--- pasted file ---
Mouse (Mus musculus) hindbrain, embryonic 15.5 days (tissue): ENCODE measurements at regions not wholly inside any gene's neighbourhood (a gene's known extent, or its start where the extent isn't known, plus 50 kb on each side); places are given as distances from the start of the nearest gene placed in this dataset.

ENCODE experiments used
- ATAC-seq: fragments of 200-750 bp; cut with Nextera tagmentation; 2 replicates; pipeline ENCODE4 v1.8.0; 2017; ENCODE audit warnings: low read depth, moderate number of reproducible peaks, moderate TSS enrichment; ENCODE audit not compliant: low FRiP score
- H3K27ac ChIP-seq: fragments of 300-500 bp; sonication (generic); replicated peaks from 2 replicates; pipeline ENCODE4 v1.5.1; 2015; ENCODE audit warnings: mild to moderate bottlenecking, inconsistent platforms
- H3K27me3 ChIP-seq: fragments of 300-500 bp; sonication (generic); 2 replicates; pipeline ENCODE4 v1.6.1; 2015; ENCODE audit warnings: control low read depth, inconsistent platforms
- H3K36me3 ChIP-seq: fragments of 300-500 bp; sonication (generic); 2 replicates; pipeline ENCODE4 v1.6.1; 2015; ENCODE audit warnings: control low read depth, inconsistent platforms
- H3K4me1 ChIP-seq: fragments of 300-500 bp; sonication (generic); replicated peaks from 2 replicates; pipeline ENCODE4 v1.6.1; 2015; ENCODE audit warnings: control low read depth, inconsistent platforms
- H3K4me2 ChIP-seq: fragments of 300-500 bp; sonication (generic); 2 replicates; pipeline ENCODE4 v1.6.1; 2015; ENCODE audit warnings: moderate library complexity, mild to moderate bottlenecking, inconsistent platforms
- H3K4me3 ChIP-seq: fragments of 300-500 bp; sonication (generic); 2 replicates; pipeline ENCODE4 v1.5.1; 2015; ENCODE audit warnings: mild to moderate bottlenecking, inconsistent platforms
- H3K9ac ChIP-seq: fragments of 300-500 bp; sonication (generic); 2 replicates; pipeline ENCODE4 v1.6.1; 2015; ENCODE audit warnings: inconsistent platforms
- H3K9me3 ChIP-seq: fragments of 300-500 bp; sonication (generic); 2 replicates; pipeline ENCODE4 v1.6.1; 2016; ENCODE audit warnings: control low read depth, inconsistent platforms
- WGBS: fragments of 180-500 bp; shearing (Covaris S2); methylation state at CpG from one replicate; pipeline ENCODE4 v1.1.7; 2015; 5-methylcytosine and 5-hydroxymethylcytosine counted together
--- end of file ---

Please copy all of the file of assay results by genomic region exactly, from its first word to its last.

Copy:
Mouse (Mus musculus) hindbrain, embryonic 15.5 days (tissue): ENCODE measurements at regions not wholly inside any gene's neighbourhood (a gene's known extent, or its start where the extent isn't known, plus 50 kb on each side); places are given as distances from the start of the nearest gene placed in this dataset.

ENCODE experiments used
- ATAC-seq: fragments of 200-750 bp; cut with Nextera tagmentation; 2 replicates; pipeline ENCODE4 v1.8.0; 2017; ENCODE audit warnings: low read depth, moderate number of reproducible peaks, moderate TSS enrichment; ENCODE audit not compliant: low FRiP score
- H3K27ac ChIP-seq: fragments of 300-500 bp; sonication (generic); replicated peaks from 2 replicates; pipeline ENCODE4 v1.5.1; 2015; ENCODE audit warnings: mild to moderate bottlenecking, inconsistent platforms
- H3K27me3 ChIP-seq: fragments of 300-500 bp; sonication (generic); 2 replicates; pipeline ENCODE4 v1.6.1; 2015; ENCODE audit warnings: control low read depth, inconsistent platforms
- H3K36me3 ChIP-seq: fragments of 300-500 bp; sonication (generic); 2 replicates; pipeline ENCODE4 v1.6.1; 2015; ENCODE audit warnings: control low read depth, inconsistent platforms
- H3K4me1 ChIP-seq: fragments of 300-500 bp; sonication (generic); replicated peaks from 2 replicates; pipeline ENCODE4 v1.6.1; 2015; ENCODE audit warnings: control low read depth, inconsistent platforms
- H3K4me2 ChIP-seq: fragments of 300-500 bp; sonication (generic); 2 replicates; pipeline ENCODE4 v1.6.1; 2015; ENCODE audit warnings: moderate library complexity, mild to moderate bottlenecking, inconsistent platforms
- H3K4me3 ChIP-seq: fragments of 300-500 bp; sonication (generic); 2 replicates; pipeline ENCODE4 v1.5.1; 2015; ENCODE audit warnings: mild to moderate bottlenecking, inconsistent platforms
- H3K9ac ChIP-seq: fragments of 300-500 bp; sonication (generic); 2 replicates; pipeline ENCODE4 v1.6.1; 2015; ENCODE audit warnings: inconsistent platforms
- H3K9me3 ChIP-seq: fragments of 300-500 bp; sonication (generic); 2 replicates; pipeline ENCODE4 v1.6.1; 2016; ENCODE audit warnings: control low read depth, inconsistent platforms
- WGBS: fragments of 180-500 bp; shearing (Covaris S2); methylation state at CpG from one replicate; pipeline ENCODE4 v1.1.7; 2015; 5-methylcytosine and 5-hydroxymethylcytosine counted together